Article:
Facebook Unveils Open-Source 360-degree VR Camera
April 12, 2016 - Facebook introduced a new 360°, 3D virtual reality camera designed by the social network at its developer conference in San Francisco.
Shaped like a UFO, The 17-camera rig is actually just a prototype, and “we’re not going to sell the camera,” said Chris Cox, Facebook’s Chief Product Officer.
The camera is quite large and fits on a set of wheels. 14 wide-angle cameras are bolted onto the flying saucer, 1 fish-eye camera on top and 2 more on the bottom. This allows capturing the surroundings without showing the pole holding up the camera, a common problem here in the early days of 360° video. A global shutter is used instead of a rolling one, which ensures the resulting footage does not display artifacts from the closing of individual shutters. In a brief demonstration Monday at Facebook headquarters, video captured through Surround 360 appeared to be crisp and seamless, with no flaws visible in the footage. The Surround 360 camera also records in 3D and is able to produce images in 8K resolution, and Facebook developed software that eliminates the pain of stitching the 17 different shots into one, Cox said.
The Surround 360 camera is to entice developers to take Facebook’s design and run with it, he added.
“We’re trying to help create a great reference device,” said Cox.
The 4 main draws of the Surround 360 camera:
Extremely high-quality footage:its 17 4-megapixel lenses can shoot in 4K, 6K, and even 8K, dumping the 30-gigabit per second data to a hard drive over USB. The one fish eye lens on top and two on the bottom mean there’s no hole in the footage above or beneath you, and the pole the camera stands on disappears.
Durability:Its aluminum casing can be quickly assembled and disassembled, it will survive tough conditions like the desert and it can shoot for hours straight without overheating.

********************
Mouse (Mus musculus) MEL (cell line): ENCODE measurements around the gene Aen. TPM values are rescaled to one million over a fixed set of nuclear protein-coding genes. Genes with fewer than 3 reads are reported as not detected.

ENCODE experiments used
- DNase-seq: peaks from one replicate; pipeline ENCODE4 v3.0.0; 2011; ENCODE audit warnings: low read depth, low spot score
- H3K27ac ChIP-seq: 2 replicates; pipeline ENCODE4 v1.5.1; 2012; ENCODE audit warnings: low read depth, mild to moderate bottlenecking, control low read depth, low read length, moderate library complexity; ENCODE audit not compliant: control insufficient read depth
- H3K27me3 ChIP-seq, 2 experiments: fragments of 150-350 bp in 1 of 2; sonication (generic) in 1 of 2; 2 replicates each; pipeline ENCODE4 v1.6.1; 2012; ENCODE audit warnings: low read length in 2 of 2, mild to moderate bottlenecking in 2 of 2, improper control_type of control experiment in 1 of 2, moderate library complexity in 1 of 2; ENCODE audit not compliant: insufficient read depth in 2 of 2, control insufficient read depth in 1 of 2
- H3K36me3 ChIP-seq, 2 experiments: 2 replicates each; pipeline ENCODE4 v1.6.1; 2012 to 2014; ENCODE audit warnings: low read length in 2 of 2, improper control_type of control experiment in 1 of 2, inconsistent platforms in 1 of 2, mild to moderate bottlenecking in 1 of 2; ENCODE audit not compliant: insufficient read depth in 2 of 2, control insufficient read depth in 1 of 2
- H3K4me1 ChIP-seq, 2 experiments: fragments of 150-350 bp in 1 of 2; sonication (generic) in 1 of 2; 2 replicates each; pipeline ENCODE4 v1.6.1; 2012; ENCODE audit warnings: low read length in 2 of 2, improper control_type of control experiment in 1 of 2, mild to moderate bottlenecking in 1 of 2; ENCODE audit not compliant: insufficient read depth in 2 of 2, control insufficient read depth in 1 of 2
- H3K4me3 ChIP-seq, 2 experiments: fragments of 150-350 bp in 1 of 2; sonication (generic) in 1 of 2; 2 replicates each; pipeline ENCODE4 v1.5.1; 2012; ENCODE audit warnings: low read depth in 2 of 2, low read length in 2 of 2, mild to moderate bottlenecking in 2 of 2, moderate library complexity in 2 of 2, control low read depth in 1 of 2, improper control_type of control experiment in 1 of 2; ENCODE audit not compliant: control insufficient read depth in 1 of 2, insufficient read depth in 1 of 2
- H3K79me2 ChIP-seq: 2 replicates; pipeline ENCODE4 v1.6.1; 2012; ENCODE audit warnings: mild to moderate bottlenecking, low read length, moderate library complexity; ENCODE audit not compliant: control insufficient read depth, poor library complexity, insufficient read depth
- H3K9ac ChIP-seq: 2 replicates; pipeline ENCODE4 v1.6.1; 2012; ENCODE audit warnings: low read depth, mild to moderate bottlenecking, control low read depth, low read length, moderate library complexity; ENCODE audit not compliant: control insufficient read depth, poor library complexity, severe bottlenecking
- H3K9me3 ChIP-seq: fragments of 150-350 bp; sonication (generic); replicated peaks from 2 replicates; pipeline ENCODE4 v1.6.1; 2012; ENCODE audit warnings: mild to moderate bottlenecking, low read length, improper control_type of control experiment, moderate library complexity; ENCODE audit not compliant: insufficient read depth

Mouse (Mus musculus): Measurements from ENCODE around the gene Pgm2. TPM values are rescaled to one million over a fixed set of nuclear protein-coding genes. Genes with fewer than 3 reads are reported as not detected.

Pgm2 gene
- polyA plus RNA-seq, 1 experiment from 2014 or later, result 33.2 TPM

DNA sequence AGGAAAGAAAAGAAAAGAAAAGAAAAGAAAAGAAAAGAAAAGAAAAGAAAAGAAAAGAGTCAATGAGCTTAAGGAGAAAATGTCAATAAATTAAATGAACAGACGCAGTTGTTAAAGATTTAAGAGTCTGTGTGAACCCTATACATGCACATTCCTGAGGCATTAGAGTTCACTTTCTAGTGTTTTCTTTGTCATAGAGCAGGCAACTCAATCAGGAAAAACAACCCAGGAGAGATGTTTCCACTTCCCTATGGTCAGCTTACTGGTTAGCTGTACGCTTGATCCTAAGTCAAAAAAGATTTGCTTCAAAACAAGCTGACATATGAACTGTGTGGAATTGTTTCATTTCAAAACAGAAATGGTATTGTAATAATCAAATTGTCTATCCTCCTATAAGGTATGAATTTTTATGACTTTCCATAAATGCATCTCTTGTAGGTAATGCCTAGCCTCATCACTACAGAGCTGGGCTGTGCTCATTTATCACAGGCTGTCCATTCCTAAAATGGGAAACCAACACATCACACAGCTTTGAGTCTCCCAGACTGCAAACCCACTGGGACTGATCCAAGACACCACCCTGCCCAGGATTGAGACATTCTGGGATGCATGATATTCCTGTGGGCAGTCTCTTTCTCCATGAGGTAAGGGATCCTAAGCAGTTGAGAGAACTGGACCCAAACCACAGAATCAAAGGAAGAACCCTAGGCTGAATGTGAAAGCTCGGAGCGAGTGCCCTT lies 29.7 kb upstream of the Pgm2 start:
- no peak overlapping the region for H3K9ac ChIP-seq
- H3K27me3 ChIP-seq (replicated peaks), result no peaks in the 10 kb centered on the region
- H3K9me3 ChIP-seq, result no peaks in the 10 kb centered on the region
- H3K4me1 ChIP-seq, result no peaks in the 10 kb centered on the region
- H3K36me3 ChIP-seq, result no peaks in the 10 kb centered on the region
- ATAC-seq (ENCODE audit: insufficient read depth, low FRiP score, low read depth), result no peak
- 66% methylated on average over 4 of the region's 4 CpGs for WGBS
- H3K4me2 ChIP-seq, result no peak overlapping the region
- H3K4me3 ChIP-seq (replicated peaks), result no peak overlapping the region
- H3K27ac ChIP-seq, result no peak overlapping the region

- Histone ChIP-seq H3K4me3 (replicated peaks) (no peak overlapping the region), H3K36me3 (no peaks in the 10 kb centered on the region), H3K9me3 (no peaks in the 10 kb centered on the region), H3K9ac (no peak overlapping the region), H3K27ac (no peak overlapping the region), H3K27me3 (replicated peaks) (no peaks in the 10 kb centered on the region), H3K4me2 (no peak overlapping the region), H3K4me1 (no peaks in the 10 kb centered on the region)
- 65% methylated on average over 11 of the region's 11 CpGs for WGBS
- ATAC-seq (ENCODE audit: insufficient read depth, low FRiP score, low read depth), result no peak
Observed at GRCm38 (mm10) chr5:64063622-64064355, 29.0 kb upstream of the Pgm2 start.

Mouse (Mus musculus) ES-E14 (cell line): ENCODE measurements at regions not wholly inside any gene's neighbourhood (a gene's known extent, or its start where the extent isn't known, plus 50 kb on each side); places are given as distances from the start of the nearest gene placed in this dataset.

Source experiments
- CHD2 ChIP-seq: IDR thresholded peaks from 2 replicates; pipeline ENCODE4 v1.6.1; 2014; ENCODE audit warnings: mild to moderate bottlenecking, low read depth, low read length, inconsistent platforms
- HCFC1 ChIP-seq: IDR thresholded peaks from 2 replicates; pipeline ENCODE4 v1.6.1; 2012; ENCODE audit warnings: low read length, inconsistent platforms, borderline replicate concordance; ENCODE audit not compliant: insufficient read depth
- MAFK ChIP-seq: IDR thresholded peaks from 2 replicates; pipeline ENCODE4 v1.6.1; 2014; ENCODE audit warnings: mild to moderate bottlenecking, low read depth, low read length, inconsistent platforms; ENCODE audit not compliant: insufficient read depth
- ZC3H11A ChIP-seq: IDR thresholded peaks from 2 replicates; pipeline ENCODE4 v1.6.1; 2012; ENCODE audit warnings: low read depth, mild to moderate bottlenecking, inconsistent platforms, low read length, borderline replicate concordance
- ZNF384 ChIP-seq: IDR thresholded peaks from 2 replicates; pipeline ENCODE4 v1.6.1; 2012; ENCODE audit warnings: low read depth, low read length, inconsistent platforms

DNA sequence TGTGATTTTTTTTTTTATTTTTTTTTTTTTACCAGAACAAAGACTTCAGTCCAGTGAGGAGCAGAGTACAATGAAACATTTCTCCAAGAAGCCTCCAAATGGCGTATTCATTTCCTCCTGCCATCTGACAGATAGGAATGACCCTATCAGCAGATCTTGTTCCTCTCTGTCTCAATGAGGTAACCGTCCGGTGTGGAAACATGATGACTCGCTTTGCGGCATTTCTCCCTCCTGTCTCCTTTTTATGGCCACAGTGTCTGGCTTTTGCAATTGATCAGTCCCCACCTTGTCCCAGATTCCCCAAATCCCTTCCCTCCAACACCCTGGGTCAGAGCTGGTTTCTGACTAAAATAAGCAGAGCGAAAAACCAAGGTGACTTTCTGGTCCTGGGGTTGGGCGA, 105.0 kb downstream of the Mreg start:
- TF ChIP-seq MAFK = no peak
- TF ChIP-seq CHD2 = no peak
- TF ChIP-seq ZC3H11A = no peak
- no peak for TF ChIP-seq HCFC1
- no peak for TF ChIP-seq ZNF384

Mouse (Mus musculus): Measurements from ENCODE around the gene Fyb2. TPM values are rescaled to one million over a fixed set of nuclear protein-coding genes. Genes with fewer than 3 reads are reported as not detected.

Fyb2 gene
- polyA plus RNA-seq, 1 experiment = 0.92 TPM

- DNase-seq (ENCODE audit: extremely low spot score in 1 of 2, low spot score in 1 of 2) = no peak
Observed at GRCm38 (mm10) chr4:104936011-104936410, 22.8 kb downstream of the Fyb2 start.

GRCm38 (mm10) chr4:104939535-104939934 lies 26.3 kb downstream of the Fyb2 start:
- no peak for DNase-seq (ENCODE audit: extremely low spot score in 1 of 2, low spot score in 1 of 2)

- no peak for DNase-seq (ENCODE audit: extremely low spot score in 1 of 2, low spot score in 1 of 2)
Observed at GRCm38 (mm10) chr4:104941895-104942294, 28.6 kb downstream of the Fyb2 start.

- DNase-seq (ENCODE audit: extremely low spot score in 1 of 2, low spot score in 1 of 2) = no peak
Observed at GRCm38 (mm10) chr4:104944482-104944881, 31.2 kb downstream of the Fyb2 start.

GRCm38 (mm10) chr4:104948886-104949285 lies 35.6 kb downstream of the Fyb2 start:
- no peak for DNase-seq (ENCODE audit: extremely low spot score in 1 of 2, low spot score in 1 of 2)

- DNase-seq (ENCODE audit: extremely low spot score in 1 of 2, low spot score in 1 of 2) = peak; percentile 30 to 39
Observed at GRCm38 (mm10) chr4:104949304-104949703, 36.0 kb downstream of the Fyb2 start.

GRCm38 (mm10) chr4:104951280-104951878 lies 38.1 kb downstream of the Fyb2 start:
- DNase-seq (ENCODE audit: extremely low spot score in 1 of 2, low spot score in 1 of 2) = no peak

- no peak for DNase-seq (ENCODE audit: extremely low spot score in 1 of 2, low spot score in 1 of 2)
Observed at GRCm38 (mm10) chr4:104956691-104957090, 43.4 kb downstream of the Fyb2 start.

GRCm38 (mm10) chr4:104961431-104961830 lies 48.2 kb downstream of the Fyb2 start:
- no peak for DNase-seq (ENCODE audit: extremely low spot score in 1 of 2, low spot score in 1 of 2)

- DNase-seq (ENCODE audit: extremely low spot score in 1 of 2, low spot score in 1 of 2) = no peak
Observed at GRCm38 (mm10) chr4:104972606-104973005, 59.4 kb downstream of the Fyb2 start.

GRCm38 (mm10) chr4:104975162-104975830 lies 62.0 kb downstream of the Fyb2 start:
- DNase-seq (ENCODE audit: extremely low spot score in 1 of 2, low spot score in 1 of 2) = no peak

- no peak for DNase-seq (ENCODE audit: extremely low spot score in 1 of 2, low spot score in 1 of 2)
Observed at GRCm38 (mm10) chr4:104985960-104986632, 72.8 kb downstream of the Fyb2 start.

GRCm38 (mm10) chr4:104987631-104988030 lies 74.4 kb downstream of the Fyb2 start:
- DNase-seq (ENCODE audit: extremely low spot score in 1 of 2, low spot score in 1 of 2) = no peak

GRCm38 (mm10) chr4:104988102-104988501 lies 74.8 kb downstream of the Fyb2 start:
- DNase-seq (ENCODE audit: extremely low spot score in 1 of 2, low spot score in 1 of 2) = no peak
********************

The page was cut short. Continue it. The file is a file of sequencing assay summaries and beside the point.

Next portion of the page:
Portability:It’s designed to handle frequent plane flights, and its rolling base makes it simple to move around.
Near zero post-production required:By using genlocking to connect all the lenses, the software can do less work so footage is ready for distribution an order of magnitude faster, in a day rather than weeks.
Facebook engineers spent $30,000 buying the raw materials for the camera. The company says volume buys and tweaking of the formula could bring the costs down. The cameras are made by Point Grey, which makes cameras for industrial, scientific, medical, traffic and security applications, according to its website.
Facebook is positioning Surround 360 as the best-designed camera of its kind, thanks to integrated hardware and software designed by the company to work in harmony. The device can work for "many hours" without overheating, and exports video in resolution up to 8K. It can be viewed on Gear VR, Oculus, and inside the Facebook app, among other places.
"There's something about how high-quality the experience is that immediately makes you believe in 360 film," said Chris Cox.
Making 360-degree cameras is increasingly a priority for tech companies, and they've begun building both cheap devices for consumers and high-end models for Hollywood. On the lower end of the spectrum, 360 action cameras have been announced by Nikon and GoPro. On the high end, Google introduced a $15,000 16-GoPro camera VR rig named “Odyssey” which is available via invite only. It went on sale in September. Last summer Nokia unveiled Ozo, a next-generation 360° camera aimed at professional filmmakers. The device, which will sell for $60,000, began shipping last month. The cameras are designed to enable a new generation of filmmaking, which tech companies are betting will be consumed on virtual reality headsets.
The Surround 360 camera is not for consumers, but serious filmmakers. You record to an external hard drive instead of an SD card and the file it produces is mega. Facebook won't put the open-source designs on Github until sometime this summer.